Those starters not employing offset geartrains like the Chrysler unit generally employ planetary epicyclic geartrains instead. Direct-drive starters are almost entirely obsolete owing to their larger size, heavier weight and higher current requirements. Ford also issued a nonstandard starter, a direct-drive "movable pole shoe" design that provided cost reduction rather than electrical or mechanical benefits. This type of starter eliminated the solenoid, replacing it with a movable pole shoe and a separate starter relay. The Ford starter operated as follows:
This starter was used on Ford vehicles from 1973 through 1990, when a gear-reduction unit conceptually similar to the Chrysler unit replaced it.
Some gas turbine engines and Diesel engines, particularly on trucks, use a pneumatic self-starter. The system consists of a geared turbine, an air compressor and a pressure tank. Compressed air released from the tank is used to spin the turbine, and through a set of reduction gears, engages the ring gear on the flywheel, much like an electric starter. The engine, once running, powers the compressor to recharge the tank.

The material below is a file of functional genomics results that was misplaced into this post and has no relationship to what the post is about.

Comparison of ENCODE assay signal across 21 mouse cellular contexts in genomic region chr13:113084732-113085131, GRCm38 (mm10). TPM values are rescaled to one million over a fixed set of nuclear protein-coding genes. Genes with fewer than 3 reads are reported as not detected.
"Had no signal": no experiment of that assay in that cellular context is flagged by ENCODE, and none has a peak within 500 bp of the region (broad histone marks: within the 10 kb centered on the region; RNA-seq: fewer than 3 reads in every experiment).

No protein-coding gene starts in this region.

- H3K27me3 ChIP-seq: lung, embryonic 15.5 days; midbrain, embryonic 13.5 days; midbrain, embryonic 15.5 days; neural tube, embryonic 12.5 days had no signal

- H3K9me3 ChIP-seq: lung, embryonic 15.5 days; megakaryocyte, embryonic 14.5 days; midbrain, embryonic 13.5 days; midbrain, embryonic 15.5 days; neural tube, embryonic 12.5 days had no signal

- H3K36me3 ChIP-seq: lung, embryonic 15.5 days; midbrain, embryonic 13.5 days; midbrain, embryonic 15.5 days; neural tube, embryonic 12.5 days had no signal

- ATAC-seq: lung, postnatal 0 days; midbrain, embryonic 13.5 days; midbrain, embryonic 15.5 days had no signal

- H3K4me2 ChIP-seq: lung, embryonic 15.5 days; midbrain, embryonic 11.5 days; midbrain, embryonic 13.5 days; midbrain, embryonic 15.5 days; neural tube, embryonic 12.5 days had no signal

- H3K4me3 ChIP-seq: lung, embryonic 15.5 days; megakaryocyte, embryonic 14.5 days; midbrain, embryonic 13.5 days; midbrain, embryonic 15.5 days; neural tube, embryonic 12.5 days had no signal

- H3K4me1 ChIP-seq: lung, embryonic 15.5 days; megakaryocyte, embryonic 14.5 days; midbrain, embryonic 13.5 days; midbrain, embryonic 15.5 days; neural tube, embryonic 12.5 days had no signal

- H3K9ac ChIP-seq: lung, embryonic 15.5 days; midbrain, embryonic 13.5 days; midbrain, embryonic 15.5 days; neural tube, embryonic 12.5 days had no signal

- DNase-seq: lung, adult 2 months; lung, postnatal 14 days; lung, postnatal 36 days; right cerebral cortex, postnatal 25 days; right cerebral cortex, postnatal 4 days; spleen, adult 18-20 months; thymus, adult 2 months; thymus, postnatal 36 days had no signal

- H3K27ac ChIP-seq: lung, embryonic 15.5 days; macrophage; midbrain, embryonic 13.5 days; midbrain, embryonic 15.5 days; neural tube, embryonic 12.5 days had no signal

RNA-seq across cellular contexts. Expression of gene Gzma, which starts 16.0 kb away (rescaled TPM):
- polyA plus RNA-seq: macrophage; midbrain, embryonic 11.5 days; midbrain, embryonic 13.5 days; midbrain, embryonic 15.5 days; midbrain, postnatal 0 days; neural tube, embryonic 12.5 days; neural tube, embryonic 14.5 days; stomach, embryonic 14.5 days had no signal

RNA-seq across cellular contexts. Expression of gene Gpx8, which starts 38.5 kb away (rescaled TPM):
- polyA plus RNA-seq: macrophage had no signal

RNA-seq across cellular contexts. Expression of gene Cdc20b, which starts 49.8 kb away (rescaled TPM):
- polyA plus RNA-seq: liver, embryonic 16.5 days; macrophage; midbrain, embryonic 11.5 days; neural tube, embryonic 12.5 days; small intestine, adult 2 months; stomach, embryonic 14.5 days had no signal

Another method, for large diesel engines, uses additional valves in cylinder heads. Compressed air is let in the cylinders so that its pressure pushes pistons down when appropriate; at the upward piston movement, air is discharged through normal exhaust valves.
Since large trucks typically use air brakes, the system does double duty, supplying compressed air to the brake system. Pneumatic starters have the advantages of delivering high torque, mechanical simplicity and reliability. They eliminate the need for oversized, heavy storage batteries in prime mover electrical systems.